Title: Environmental horticulture news
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Title: Environmental horticulture news
Series Title: Environmental horticulture news
Physical Description: Serial
Creator: Environmental Horticulture Department, Institute of Food and Agricultural Sciences, University of Florida
Publisher: Environmental Horticulture Department, Institute of Food and Agricultural Sciences, University of Florida
Place of Publication: Gainesville, Fla.
Publication Date: January 2006
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Bibliographic ID: UF00089447
Volume ID: VID00008
Source Institution: University of Florida
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The Bulletin of the Environmental Horticulture
Department at the University of Florida


i ELnvironmental


Horticulture


News
i


Terril Nell
As Florida becomes more urban-
ized, Florida Friendly landscaping
practices become more important to
its residents, visitors, and to pre-
serving its environmental quality.
And, the recent increase in number
and intensity of hurricanes affecting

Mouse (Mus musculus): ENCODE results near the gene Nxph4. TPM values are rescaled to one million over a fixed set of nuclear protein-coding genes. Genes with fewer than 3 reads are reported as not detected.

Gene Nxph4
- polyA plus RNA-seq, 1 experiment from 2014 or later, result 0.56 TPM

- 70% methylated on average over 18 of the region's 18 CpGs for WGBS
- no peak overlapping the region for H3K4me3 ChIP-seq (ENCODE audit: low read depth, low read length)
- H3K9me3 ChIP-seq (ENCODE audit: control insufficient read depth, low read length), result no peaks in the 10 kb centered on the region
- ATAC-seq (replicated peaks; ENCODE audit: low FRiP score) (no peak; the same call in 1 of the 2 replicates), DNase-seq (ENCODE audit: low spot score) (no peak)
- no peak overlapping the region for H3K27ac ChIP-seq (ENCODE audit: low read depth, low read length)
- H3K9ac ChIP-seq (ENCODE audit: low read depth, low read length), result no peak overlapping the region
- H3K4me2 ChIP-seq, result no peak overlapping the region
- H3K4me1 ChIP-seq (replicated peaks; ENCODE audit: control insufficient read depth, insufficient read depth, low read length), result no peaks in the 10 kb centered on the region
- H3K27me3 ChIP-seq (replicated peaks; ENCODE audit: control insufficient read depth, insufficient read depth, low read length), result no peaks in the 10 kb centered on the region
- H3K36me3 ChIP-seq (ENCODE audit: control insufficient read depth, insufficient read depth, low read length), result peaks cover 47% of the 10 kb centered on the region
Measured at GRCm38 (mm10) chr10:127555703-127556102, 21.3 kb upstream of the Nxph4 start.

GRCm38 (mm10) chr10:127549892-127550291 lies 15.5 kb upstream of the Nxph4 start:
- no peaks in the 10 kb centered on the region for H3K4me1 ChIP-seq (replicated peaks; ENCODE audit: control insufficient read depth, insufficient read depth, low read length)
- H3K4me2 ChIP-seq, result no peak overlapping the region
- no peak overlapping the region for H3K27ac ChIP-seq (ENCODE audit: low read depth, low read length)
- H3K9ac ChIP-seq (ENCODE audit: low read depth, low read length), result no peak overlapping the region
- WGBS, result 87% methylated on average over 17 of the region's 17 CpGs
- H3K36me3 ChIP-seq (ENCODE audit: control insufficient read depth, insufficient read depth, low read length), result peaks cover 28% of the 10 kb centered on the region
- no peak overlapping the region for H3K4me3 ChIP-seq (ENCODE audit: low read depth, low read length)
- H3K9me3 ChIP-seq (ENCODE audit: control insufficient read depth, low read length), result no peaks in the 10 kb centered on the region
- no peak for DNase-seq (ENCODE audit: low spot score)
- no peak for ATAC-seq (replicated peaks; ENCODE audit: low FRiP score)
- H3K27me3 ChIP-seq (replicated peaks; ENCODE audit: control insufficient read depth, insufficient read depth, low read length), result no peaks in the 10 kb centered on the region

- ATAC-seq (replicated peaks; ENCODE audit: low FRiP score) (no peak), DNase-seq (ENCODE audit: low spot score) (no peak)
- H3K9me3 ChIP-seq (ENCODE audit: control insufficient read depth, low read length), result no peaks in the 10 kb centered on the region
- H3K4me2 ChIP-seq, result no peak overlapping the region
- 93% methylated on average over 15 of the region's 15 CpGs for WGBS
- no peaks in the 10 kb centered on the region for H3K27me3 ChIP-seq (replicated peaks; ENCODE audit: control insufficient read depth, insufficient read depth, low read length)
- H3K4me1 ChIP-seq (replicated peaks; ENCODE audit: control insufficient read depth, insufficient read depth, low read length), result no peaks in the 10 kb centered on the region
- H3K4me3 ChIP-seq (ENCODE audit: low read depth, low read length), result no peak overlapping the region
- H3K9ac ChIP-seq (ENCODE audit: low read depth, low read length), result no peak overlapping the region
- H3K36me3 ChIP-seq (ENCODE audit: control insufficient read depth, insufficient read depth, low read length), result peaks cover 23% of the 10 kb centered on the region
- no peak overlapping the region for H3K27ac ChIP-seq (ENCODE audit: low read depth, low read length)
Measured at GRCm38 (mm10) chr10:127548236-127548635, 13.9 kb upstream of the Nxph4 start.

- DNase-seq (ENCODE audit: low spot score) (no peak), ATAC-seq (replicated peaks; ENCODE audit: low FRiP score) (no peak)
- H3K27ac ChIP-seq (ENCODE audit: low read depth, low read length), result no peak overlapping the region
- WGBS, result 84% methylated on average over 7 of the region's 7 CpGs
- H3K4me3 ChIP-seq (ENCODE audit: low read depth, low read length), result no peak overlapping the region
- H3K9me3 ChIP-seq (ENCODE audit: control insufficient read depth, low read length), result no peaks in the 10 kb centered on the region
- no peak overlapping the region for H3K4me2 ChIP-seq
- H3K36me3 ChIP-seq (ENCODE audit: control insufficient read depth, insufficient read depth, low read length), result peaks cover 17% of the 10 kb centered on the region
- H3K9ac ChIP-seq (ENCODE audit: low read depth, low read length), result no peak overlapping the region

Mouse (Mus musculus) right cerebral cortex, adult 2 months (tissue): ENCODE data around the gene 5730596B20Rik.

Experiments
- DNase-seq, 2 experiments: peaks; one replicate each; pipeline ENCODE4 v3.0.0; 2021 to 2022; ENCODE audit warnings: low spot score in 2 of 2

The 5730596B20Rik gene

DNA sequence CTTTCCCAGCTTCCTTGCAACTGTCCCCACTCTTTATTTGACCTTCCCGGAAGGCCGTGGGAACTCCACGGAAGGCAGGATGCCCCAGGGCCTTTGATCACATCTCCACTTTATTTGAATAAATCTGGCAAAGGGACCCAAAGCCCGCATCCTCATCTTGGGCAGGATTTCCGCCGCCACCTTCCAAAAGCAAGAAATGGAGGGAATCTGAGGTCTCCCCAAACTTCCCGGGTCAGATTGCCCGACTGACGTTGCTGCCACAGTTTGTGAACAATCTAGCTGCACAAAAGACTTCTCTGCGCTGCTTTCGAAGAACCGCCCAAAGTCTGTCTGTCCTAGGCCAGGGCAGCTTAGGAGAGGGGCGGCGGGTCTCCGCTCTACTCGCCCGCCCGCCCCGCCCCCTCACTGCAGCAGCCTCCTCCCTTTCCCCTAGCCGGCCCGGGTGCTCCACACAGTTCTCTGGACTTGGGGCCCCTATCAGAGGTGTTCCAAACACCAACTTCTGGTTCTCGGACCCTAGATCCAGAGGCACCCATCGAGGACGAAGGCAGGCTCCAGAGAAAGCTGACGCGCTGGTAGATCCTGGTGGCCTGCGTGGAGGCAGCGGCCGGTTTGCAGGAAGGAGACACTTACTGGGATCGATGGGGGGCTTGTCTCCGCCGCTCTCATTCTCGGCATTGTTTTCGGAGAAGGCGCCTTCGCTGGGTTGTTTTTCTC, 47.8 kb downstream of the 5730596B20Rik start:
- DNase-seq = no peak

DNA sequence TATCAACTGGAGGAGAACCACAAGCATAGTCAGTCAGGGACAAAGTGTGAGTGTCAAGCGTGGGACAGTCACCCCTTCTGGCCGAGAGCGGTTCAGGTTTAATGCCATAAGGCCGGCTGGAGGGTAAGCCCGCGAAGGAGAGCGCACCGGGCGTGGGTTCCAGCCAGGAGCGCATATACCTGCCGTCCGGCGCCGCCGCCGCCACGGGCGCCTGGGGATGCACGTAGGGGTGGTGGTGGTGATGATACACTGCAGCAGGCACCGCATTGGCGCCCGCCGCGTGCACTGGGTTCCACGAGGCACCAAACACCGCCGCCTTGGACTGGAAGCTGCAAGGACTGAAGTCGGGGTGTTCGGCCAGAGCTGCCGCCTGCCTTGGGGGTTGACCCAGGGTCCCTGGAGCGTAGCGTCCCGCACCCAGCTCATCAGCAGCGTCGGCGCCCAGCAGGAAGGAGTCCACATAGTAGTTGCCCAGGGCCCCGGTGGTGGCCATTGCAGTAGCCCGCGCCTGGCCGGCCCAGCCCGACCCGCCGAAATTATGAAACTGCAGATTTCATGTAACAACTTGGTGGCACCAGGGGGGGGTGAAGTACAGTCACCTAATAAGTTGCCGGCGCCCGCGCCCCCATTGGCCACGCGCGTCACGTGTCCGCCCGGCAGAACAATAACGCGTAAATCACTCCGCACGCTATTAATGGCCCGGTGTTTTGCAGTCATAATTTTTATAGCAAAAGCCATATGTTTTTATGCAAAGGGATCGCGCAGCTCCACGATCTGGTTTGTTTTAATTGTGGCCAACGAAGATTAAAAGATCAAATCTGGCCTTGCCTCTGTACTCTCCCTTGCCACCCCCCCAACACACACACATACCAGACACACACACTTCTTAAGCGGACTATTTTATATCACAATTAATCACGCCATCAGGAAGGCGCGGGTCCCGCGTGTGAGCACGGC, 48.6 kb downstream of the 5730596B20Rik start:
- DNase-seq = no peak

our state requires careful consider-
ation of selection and maintenance
of landscape plants and trees. Our
faculty in Milton, Gainesville, Plant
City, Apopka, Ft. Lauderdale and
Homestead are studying how much
water and fertilizer are needed to
establish and maintain lawns and
landscape plants and the fate of
landscape irrigation water. These
projects will provide sound scientific
information upon which to base
future decisions about water and
fertilizer use and landscaping as it
affects stormwater runoff. Also, Dr.
Ed Gilman and Associate Dean Mary
Duryea are studying ways to mini-


mire hurricane
damage to
landscape
Pq rP trees. Our ef-
forts go well be-
yond landscaping and urban trees.
Dr. Tom Yeager, with the support of
FNGLA and the Florida Department
of Agriculture and Consumer Servic-
es, has developed Best Management
Practices for container nurseries.
Similarly, Dr. Laurie Trenholm has
worked with the Florida Depart-
ment of Environmental Protection
on Best Management Practices for
lawns.
As Department Chair, it is always
a great feeling to see our faculty
and students recognized for their
achievements. Dr. John Cisar re-
ceived the Wreath of Grass award
from the Florida Turfgrass Associa-
tion and Dr. Gary Knox received the
Educator Award from the Florida
Nursery Growers Landscape Associa-
tion. Our students continue to be
recognized through scholarships and
awards from industry, garden clubs
and university scholarship pro-
grams. This year, Jennifer Boldt
was recognized as "Intern of The
Year" by Greenhouse Product News.
Our education program changed
dramatically when Gene and Barbra
Batson funded student internships.
Our faculty responded by making
internships a requirement for every
student. Jennifer exemplifies the
caliber of our students and interest